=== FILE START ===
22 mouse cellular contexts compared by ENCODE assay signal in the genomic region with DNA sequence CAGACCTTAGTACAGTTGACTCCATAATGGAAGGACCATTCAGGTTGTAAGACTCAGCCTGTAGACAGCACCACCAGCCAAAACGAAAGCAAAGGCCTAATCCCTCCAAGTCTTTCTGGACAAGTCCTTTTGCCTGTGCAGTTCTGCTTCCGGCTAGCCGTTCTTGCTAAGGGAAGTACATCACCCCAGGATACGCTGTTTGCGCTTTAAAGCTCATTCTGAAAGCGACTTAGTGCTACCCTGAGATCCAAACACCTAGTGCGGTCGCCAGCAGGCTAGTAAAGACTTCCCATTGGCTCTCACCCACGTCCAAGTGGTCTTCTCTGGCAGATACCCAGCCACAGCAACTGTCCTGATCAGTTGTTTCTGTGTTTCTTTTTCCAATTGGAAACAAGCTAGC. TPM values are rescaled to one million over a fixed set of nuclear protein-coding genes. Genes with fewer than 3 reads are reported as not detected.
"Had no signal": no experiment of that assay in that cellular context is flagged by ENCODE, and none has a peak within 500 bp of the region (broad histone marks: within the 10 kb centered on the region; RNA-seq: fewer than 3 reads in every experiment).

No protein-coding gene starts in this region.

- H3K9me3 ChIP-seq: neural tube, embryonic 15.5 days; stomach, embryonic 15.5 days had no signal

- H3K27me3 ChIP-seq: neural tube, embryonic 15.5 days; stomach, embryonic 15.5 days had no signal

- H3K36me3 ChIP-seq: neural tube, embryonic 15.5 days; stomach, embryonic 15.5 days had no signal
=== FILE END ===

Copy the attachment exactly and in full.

22 mouse cellular contexts compared by ENCODE assay signal in the genomic region with DNA sequence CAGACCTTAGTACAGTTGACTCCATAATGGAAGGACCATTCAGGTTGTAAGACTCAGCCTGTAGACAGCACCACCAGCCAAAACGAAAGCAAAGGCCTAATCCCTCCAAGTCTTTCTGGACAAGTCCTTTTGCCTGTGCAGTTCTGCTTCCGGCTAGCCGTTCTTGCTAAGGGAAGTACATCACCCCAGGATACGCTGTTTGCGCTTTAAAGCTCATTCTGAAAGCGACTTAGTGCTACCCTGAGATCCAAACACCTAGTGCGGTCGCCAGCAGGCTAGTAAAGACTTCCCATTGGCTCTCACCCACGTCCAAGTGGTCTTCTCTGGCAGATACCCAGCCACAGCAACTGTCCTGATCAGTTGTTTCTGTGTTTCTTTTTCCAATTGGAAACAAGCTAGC. TPM values are rescaled to one million over a fixed set of nuclear protein-coding genes. Genes with fewer than 3 reads are reported as not detected.
"Had no signal": no experiment of that assay in that cellular context is flagged by ENCODE, and none has a peak within 500 bp of the region (broad histone marks: within the 10 kb centered on the region; RNA-seq: fewer than 3 reads in every experiment).

No protein-coding gene starts in this region.

- H3K9me3 ChIP-seq: neural tube, embryonic 15.5 days; stomach, embryonic 15.5 days had no signal

- H3K27me3 ChIP-seq: neural tube, embryonic 15.5 days; stomach, embryonic 15.5 days had no signal

- H3K36me3 ChIP-seq: neural tube, embryonic 15.5 days; stomach, embryonic 15.5 days had no signal